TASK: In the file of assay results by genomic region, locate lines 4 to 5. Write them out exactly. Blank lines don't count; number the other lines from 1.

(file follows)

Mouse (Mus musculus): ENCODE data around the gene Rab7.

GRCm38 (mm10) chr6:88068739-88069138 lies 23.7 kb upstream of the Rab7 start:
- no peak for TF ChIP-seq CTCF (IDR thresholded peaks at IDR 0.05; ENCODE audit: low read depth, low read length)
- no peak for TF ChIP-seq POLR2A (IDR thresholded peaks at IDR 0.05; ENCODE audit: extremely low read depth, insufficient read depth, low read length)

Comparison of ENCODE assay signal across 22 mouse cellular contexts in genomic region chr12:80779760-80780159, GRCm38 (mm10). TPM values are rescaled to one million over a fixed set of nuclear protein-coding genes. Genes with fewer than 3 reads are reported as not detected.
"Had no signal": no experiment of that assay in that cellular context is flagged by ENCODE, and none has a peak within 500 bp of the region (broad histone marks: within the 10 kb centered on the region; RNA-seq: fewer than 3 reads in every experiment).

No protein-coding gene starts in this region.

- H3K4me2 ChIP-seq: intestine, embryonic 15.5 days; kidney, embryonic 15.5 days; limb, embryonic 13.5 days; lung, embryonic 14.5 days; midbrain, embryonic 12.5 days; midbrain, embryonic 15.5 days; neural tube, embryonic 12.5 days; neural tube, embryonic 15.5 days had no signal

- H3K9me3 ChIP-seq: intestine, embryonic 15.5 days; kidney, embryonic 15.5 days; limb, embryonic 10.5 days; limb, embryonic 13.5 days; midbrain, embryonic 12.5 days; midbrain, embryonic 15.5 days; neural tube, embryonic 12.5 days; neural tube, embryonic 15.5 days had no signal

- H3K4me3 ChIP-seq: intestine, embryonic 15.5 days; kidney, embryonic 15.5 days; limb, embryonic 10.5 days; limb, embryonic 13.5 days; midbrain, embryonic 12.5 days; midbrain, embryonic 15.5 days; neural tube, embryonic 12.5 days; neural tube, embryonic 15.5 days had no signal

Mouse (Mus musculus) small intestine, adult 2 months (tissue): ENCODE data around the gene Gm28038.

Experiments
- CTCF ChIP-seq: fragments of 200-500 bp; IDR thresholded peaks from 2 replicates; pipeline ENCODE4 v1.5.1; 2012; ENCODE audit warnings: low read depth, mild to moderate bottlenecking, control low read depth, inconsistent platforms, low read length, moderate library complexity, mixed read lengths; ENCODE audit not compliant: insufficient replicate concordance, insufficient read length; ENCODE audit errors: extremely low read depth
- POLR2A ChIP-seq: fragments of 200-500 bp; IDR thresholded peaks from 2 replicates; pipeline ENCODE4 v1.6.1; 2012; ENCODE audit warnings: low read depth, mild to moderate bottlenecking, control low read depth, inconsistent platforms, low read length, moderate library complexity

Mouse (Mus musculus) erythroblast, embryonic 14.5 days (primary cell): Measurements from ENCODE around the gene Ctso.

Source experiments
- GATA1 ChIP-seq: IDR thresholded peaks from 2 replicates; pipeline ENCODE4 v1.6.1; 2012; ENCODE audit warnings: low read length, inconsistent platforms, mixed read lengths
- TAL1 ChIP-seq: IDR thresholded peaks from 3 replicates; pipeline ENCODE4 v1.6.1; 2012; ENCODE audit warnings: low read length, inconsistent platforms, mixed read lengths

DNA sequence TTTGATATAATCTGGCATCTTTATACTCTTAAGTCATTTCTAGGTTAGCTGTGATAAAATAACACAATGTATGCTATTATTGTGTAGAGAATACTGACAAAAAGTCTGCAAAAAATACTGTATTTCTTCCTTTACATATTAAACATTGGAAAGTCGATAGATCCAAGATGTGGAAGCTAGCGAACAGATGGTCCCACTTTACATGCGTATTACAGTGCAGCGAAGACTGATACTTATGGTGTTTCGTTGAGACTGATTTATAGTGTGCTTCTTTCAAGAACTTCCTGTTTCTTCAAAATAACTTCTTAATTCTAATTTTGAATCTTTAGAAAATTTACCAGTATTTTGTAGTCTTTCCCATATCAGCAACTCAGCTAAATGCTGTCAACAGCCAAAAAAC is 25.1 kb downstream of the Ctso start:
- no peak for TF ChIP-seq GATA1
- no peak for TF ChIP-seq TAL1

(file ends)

- no peak for TF ChIP-seq POLR2A (IDR thresholded peaks at IDR 0.05; ENCODE audit: extremely low read depth, insufficient read depth, low read length)

Comparison of ENCODE assay signal across 22 mouse cellular contexts in genomic region chr12:80779760-80780159, GRCm38 (mm10). TPM values are rescaled to one million over a fixed set of nuclear protein-coding genes. Genes with fewer than 3 reads are reported as not detected.